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This weekend, Protestants commemorate Luther’s posting of the 95 Theses on the Wittenberg church door, a call to disputation that marks the symbolic starting point for the Reformation. As Luther slashed through the corruptions of late medieval Catholicism, “priesthood of all believers” rapidly became one of the great slogans of the Reformation.

Every Christian is a cleric, Luther proclaimed in one of his earliest treatises, The Freedom of a Christian , and those who “are now boastfully called popes, bishops, and lords” are in reality “ministers, servants, and stewards, who are to serve the rest in the ministry of the word””servants of the servants of God. Whether he knew it or not, Luther was ringing the changes on a patristic teaching that had never wholly been lost during the medieval period.

Unfortunately, the priesthood of the faithful in both its Protestant and Catholic forms has been corroded by fusion with modern individualism. While no denomination sanctions this fusion, strains in popular Protestantism, especially American Protestantism, have taken “priesthood of believers” to mean that every believer has an absolute right of private judgment about morals and doctrine, the liberty to interpret the Bible with complete autonomy.

“Priesthood of believers” means that believers can do very well without attachment to any church, thank you very much. Each believer is a church unto himself. Renouncing Rome’s one Pope, Protestantism has created thousands.

This was not Luther’s view. Priestly ministry was ministry within and to the church. To be a priest means to be a priest for someone. “The fact that we are all priests and kings means that each of us Christians may go before God and intercede for the other,” he wrote in a preface to the Psalter. “If I notice that you have no faith or a weak faith, I can ask God to give you a strong faith.” Timothy George captures Luther’s viewpoint in one sentence: “Every Christian is someone else’s priest, and we are all priests to one another ” (emphasis added).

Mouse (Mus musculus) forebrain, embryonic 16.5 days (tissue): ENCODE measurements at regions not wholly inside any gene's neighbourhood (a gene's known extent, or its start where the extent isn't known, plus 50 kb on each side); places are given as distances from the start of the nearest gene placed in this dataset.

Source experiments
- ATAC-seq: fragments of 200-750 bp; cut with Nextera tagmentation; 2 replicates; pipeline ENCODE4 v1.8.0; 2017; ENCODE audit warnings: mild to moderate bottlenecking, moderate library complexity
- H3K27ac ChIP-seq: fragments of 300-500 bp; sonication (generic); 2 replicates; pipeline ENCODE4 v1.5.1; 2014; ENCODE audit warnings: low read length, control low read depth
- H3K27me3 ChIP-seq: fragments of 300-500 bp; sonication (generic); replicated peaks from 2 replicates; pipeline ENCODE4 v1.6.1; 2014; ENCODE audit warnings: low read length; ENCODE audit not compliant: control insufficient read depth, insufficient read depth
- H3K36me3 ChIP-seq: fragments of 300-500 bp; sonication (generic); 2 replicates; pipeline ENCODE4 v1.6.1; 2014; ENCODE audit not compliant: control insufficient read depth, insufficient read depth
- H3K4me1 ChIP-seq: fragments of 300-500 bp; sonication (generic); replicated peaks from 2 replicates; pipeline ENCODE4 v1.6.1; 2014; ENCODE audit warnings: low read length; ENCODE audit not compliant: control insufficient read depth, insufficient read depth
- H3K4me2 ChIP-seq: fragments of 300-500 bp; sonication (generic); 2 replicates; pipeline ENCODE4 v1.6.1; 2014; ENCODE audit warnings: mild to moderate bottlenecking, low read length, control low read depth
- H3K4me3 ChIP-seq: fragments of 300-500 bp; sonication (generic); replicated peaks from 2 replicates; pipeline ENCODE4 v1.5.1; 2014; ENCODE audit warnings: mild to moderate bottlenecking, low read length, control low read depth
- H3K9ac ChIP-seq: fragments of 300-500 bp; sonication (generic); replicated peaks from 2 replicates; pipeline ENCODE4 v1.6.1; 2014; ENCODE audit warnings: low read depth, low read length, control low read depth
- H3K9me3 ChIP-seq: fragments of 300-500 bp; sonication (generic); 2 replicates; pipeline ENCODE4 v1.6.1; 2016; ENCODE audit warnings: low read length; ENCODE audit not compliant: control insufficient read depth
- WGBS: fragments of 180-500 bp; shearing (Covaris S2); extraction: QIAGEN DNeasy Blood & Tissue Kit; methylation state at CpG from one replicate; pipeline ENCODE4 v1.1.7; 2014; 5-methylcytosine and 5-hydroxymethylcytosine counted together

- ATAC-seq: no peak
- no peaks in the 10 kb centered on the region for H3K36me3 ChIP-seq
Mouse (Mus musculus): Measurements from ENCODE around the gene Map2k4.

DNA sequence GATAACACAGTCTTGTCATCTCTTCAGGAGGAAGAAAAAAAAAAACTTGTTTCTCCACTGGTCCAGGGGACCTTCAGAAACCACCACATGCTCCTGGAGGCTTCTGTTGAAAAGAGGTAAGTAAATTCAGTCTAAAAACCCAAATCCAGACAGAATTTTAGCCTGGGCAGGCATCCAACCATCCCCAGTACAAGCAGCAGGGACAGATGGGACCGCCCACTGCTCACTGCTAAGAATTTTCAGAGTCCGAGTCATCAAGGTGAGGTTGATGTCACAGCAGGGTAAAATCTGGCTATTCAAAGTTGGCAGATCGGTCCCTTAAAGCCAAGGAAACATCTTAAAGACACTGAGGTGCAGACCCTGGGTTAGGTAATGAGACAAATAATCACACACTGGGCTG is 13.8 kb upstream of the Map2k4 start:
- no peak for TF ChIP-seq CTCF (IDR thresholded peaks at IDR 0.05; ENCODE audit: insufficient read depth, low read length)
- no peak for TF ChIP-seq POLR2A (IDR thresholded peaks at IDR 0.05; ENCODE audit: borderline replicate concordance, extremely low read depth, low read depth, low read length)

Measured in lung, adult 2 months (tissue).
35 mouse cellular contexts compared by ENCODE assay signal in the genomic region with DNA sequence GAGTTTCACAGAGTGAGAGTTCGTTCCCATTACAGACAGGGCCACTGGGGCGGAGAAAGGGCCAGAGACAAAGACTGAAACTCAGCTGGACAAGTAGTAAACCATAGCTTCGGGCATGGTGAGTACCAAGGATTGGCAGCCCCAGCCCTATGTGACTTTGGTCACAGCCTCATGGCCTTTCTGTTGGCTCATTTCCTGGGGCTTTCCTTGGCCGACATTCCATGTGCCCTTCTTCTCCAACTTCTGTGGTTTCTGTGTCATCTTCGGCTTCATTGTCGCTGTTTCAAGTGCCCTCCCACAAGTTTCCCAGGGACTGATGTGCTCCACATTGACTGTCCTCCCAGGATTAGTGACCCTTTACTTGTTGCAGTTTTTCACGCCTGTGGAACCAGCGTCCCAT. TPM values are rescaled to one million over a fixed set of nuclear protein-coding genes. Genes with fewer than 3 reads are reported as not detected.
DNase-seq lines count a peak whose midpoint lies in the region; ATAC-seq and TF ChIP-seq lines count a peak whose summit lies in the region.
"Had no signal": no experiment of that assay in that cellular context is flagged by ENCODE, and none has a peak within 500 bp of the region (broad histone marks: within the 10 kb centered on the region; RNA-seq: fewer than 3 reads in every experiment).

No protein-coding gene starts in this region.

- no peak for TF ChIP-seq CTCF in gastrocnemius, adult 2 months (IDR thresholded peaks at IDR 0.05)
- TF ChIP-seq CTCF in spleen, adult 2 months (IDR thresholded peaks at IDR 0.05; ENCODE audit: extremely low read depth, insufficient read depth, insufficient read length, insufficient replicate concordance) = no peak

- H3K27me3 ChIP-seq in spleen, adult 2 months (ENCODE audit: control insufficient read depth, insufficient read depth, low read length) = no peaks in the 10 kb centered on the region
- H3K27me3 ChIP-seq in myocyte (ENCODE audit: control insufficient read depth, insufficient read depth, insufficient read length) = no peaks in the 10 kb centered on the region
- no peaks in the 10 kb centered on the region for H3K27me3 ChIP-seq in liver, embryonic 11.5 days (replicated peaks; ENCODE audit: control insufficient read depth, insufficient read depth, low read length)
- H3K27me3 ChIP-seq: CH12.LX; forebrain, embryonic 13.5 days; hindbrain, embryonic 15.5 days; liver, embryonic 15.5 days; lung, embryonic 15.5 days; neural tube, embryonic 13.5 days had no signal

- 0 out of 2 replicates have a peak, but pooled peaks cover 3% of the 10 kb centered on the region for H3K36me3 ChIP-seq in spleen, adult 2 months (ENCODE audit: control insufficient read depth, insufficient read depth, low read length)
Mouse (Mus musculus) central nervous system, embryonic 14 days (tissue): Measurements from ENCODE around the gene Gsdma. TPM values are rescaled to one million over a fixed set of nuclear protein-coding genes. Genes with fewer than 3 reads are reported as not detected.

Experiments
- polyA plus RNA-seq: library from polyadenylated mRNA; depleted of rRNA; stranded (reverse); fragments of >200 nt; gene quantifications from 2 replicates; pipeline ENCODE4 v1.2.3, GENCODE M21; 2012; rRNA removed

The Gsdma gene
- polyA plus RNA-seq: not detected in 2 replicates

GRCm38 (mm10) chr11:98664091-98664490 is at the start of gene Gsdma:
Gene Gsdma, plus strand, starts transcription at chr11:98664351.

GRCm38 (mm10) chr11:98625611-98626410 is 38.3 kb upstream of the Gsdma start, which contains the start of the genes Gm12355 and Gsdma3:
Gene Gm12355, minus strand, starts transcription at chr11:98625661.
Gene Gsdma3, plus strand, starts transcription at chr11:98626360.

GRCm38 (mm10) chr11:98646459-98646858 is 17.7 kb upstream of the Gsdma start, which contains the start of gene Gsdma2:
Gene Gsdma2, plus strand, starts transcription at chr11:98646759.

But for Luther, the priesthood of believers was not an excuse to abandon the church, but rather described the shape of life in communion with the body of Christ and the family of faith. It was not a call to individualism, but summoned individuals to serve God, others, and the common good of the church. It did not free the believer from obedience to authority or leave him free to do as he thought best.

Biblical teaching about priesthood fills out the picture, because in the Bible priests are always embedded in liturgical communities and attached to a liturgical center. What they did in Israel for the whole of the people of God, Christians are all”being priests to one another”to do now, embedded like them in our liturgical communities and attached to a liturgical center.

Ordained priests first appear in Israel’s history at Sinai, when Israel constructs its first sanctuary. Israel as a whole is a “kingdom of priests” (Exodus 19:6), but within Israel Yahweh chooses Aaron and his sons as ministers in his house. They are brought near to “stand and serve” (Deuteronomy 10:8; 18:5) at Yahweh’s altar, around his courts, in his house, in particular as household servants, stewards of the royal house of King Yahweh.

All the duties of the Aaronic priests were forms of household service, which is to say, community service. They measure off and establish holy space, and then stand guard at the doorways to prevent unauthorized intruders from trespassing on sacred ground. As the late Torah scholar Jacob Milgrom showed in his Studies in Levitical Terminology , “doing guard duty” is one of the key responsibilities of Levites and priests (Numbers 1:53; 3:5-10; 18:1-7). If anything unclean entered the sanctuary, Yahweh would break out in wrath against Israel, and so priestly guards were essential to the health and safety of the nation.

Priests also cleaned house. As Milgrom pointed out many years ago, Israel’s tabernacle was like Oscar Wilde’s Picture of Dorian Gray . In Wilde’s story, a hidden portrait of Gray displays all the wear and tear of his dissolute lifestyle, while the man himself continues young and vibrant. Similarly, all of Israel’s sin and uncleanness “registered” on the sanctuary.